We just missed the Bowmore open day the evening we arrived, but I’m glad we returned later on for a quick visit. The Bowmore 12 turned out to be one of my favorite whiskies on Islay. It was super smooth and had virtually no burn at the back of the throat. All the flavor was at the tip of my tongue, which is my favorite kind of whisky.

The tasting room at Bowmore was also beautiful, with a fantastic view overlooking the bay. Technically every distillery on Islay (except for Kilchoman) overlooks a bay, but the open floor plan, historical information displays about the distillery, and great samples really stood out.


Bruichladdich Display

Bruichladdich (pronounced brew-ick-la-dee) was our first distillery stop on day two after we went to the American Monument. This distillery has four main brands – Bruichladdich, Port Charlotte and Octomore whiskies, and The Botanist gin. Each brand is quite different. Bruichladdich is one of the only non-peated whiskies from Islay, and Octomore is one of the most peated.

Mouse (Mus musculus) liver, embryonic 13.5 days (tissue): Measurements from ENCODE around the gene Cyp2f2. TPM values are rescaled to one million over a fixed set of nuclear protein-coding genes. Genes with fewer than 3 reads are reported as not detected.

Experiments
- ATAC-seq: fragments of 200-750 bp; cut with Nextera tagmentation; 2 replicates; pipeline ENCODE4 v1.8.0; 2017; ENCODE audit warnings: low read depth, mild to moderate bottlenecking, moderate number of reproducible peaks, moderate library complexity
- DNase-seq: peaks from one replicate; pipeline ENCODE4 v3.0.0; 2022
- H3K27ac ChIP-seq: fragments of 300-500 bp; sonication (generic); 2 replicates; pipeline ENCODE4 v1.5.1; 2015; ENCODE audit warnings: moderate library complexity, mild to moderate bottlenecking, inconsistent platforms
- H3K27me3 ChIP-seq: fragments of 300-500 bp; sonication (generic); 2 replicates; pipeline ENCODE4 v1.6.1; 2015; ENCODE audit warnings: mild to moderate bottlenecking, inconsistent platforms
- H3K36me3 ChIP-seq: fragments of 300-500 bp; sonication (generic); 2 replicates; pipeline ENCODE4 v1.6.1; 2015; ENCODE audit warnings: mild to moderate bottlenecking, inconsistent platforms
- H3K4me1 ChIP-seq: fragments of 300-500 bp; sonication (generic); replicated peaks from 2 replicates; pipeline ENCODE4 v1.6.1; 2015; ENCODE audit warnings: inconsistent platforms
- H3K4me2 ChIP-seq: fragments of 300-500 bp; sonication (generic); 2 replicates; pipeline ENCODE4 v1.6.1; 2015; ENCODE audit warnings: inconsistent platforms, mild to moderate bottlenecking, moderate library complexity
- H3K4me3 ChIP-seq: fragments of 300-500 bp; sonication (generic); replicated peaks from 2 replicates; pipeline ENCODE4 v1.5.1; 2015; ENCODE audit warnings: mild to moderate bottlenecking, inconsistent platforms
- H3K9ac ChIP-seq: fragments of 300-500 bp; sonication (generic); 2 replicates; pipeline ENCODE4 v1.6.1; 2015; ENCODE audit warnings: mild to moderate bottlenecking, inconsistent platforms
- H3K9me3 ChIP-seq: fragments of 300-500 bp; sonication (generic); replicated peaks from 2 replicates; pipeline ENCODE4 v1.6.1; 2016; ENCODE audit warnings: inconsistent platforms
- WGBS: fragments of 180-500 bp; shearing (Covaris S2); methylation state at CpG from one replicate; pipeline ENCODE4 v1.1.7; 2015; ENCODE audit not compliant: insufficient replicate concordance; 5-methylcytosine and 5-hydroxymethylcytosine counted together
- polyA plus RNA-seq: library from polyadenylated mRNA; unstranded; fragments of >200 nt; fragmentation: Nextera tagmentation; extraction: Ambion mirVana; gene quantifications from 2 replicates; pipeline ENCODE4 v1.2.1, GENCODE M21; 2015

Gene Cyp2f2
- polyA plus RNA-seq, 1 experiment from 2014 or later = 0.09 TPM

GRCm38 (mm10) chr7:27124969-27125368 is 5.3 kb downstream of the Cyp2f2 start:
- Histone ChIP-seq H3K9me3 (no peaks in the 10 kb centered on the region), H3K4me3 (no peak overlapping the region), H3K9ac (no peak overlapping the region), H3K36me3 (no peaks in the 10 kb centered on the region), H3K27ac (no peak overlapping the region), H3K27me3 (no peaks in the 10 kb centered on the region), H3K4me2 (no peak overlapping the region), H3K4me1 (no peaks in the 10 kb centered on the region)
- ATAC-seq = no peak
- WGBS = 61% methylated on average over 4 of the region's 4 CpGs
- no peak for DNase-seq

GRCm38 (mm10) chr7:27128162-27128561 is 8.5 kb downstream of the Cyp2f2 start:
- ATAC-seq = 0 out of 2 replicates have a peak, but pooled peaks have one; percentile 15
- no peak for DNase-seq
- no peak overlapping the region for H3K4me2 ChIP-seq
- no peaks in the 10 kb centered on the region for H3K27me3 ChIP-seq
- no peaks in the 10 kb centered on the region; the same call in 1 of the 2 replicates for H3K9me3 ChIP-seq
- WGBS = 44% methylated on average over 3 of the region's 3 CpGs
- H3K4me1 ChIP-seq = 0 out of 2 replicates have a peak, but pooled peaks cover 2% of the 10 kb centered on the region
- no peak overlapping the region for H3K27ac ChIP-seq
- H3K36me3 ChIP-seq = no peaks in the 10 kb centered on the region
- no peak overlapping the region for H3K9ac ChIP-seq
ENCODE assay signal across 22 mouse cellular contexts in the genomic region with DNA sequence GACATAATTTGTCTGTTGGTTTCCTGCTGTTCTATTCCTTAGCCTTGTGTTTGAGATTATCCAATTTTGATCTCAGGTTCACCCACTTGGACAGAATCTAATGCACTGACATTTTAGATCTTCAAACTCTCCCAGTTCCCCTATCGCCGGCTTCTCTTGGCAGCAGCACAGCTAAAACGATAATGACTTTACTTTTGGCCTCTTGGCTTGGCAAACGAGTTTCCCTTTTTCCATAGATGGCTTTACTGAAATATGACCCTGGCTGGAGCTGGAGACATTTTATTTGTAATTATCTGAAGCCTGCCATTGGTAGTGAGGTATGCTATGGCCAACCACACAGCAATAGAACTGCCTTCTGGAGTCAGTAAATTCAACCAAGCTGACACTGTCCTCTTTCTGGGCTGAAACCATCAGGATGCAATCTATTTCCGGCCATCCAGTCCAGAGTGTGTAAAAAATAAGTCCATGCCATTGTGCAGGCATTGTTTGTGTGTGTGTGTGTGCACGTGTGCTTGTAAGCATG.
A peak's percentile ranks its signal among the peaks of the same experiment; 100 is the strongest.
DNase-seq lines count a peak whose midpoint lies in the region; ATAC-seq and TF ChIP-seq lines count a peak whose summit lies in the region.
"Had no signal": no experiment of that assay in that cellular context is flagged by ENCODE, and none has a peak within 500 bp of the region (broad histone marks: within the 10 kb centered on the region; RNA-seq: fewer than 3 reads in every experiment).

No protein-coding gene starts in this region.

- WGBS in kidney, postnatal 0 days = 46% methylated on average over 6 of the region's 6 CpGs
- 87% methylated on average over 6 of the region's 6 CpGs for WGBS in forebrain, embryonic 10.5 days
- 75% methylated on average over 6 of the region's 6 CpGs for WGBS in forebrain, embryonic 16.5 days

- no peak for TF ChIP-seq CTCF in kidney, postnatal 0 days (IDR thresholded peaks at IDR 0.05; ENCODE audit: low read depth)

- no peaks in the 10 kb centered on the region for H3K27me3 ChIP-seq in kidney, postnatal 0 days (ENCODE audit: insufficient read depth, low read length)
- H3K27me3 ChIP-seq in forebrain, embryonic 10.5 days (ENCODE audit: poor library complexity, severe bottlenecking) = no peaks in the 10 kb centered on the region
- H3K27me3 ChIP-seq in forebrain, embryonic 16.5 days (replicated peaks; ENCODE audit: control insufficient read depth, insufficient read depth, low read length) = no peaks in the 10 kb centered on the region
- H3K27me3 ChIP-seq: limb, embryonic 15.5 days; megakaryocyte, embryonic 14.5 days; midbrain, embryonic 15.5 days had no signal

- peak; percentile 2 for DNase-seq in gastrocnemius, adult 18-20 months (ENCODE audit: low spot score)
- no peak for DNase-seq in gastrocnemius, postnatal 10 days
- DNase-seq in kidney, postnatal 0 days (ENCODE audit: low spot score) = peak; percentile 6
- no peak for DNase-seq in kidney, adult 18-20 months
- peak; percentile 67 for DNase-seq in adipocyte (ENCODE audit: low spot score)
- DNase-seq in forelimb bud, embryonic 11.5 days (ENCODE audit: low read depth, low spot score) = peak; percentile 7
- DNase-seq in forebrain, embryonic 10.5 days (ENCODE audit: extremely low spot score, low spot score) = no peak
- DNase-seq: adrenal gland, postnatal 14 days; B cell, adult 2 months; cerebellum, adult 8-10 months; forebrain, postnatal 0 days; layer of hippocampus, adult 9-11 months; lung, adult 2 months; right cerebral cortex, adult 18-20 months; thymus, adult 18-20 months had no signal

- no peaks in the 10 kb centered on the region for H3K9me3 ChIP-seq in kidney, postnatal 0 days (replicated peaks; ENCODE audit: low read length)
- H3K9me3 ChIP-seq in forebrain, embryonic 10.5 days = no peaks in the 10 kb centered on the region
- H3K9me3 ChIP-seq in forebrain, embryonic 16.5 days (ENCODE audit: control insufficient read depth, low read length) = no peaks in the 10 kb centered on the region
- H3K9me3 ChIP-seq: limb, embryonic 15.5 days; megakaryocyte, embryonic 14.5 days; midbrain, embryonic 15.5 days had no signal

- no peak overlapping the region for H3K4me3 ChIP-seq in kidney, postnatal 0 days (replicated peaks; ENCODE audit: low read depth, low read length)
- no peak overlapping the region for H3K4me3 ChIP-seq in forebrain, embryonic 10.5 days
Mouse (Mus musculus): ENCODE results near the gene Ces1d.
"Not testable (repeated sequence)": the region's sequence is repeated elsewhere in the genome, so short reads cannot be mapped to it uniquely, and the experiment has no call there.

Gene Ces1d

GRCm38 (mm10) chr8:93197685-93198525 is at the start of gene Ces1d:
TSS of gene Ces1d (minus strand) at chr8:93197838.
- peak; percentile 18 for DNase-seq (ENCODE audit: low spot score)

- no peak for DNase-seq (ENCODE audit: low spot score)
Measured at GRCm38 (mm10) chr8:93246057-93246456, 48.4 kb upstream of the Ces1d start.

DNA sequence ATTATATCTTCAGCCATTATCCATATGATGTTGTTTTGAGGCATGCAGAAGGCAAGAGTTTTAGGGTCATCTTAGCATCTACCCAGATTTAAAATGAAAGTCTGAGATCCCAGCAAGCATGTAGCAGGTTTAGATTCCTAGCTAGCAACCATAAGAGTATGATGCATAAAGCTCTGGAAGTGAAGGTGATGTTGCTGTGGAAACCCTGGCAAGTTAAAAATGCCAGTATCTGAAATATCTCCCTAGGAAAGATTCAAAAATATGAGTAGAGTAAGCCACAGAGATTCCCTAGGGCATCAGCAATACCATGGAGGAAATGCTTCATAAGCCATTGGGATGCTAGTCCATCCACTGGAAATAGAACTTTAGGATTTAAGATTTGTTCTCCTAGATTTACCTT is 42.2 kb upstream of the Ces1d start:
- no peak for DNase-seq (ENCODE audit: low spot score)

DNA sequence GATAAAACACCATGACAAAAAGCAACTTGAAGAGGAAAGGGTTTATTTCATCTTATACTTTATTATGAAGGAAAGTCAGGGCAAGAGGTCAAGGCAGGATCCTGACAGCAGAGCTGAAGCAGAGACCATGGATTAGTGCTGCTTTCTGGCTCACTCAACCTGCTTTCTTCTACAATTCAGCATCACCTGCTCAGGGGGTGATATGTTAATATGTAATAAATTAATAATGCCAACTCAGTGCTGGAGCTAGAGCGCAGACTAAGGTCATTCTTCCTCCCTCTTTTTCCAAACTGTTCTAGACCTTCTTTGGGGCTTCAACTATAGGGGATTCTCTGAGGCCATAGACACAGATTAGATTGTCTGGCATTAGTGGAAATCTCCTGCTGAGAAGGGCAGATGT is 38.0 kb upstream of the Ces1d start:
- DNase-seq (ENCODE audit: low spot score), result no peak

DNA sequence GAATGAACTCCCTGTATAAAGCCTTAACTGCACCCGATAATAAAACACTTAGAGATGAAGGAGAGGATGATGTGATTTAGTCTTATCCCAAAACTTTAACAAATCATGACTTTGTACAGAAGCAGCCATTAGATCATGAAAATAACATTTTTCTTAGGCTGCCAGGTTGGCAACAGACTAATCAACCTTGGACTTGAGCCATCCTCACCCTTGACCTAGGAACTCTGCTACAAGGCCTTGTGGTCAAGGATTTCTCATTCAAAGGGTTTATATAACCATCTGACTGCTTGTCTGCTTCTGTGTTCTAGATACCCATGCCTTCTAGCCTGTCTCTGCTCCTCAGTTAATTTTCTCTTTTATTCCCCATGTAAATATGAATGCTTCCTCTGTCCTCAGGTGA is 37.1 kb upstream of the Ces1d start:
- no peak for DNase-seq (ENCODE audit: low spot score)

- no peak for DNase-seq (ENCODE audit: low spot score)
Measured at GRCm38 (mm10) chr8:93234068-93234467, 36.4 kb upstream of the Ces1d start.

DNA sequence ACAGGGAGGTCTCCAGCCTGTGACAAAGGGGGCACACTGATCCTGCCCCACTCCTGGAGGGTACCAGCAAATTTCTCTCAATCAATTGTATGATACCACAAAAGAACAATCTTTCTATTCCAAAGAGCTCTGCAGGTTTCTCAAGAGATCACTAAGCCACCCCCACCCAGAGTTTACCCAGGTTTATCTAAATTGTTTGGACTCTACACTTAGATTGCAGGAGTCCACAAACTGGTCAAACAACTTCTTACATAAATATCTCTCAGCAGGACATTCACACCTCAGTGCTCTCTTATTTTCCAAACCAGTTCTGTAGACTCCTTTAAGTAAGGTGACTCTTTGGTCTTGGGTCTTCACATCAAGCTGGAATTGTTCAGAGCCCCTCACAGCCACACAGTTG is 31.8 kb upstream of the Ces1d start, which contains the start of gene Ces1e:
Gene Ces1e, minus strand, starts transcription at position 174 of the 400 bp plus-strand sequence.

The Botanist is an incredible gin (more to my liking than the whisky) with over 30 botanicals added, more than 20 of which are locally foraged on Islay. Vanesa also loved the Octomore 13.4, a whisky only available at the distillery and with a peat level of 180 parts per million. We got a little of both to take home with us, but the £200 bottle was slightly out of our budget.